New armed forces minister wants military to investigate 'plankton-powered rubber duck bombs'

Written by John Johnston on 19 February 2020 in Diary
Diary

Q-branch has got nothing on the UK's new armed forces minister.

James Heappey has urged military chiefs to "think the ridiculous" just days after he was appointed a junior defence minister.

Speaking at the RUSI think tank the former army officer compared the Britain's military capabilites to doomed video rental firm Blockbuster before it was put out of business by Netflix.

And in a call for servicemen and women to think outside the box, he suggested special forces troops should shift away from "crawling through the ditch with their dagger in their teeth ready to plunge it into the heart of the enemy commander" and move towards planting "malware in the hard to enemy servers".

The minister said he hoped to use his new role to "embolden" military planners to consider mad-cap strategies for taking on foes.

In a series of suggestions which would put the writers of the next James Bond film to shame, he said: "I was talking...last week about plankton-powered rubber duck bombs, but why not?

"Who knows? If a million plankton-powered rubber duck bombs crashed into the Queen Elizabeth, she might sink."

His comments come ahead of a planned major review into the UK's defence capabilities, as he urged commanders to focus on new technologies that will give the UK "the edge in the future" of conflict.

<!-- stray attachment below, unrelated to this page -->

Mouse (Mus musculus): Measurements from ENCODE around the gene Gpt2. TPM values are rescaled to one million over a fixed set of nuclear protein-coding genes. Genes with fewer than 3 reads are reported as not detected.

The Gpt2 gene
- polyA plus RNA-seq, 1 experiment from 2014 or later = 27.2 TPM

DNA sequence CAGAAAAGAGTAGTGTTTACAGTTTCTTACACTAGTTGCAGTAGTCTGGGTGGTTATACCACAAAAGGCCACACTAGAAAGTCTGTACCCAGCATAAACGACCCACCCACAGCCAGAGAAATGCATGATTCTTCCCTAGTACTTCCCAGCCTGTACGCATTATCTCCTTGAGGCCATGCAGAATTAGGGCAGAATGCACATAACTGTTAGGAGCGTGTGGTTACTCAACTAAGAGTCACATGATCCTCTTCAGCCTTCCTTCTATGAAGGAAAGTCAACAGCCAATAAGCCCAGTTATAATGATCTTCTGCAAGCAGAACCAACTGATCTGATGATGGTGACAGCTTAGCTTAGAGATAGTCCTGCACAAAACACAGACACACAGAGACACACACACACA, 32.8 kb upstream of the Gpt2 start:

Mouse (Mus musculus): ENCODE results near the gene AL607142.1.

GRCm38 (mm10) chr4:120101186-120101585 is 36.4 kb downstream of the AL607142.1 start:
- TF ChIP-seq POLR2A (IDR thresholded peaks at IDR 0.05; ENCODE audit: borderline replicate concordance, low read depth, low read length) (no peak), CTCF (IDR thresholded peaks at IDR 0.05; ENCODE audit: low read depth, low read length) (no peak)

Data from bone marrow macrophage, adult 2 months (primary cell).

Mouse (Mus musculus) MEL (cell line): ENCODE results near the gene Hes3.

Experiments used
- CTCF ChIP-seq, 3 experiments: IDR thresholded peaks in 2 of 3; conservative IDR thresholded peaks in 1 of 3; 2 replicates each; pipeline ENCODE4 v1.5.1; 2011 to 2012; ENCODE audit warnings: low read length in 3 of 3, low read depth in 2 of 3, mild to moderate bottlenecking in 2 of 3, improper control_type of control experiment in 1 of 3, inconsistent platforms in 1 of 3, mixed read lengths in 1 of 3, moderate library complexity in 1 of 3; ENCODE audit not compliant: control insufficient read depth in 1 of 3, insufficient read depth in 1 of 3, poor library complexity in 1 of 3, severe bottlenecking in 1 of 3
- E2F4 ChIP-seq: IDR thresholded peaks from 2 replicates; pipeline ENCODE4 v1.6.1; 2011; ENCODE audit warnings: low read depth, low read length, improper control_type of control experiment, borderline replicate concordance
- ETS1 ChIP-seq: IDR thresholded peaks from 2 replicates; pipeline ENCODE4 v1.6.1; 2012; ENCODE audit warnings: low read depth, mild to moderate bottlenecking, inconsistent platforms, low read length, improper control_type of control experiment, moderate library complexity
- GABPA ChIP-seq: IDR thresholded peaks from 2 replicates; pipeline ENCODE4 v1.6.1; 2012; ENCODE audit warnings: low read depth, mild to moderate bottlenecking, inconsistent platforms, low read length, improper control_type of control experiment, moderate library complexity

He added: "Are we, in our platform-centric military Blockbuster, about to be disrupted by a future fight that is Netflix? In which case are we going out of business? Are we just fundamentally completely structured wrong in what we have got?

"Or is it a sort of disruption that is more Zip Car, Uber, Deliveroo, where the platforms, the business model, still look broadly the same but the battle-winning bit is the speed in which everything flows?"

Meanwhile, Mr Heappey urged a major push on cyber defences, saying the UK should get better at "switching stuff off" in hostile states.

He said cybersoldiers should develop new skills for "messing around with their digital architecture, their infrastructure back home, so they can't get to the start line in good nick either".

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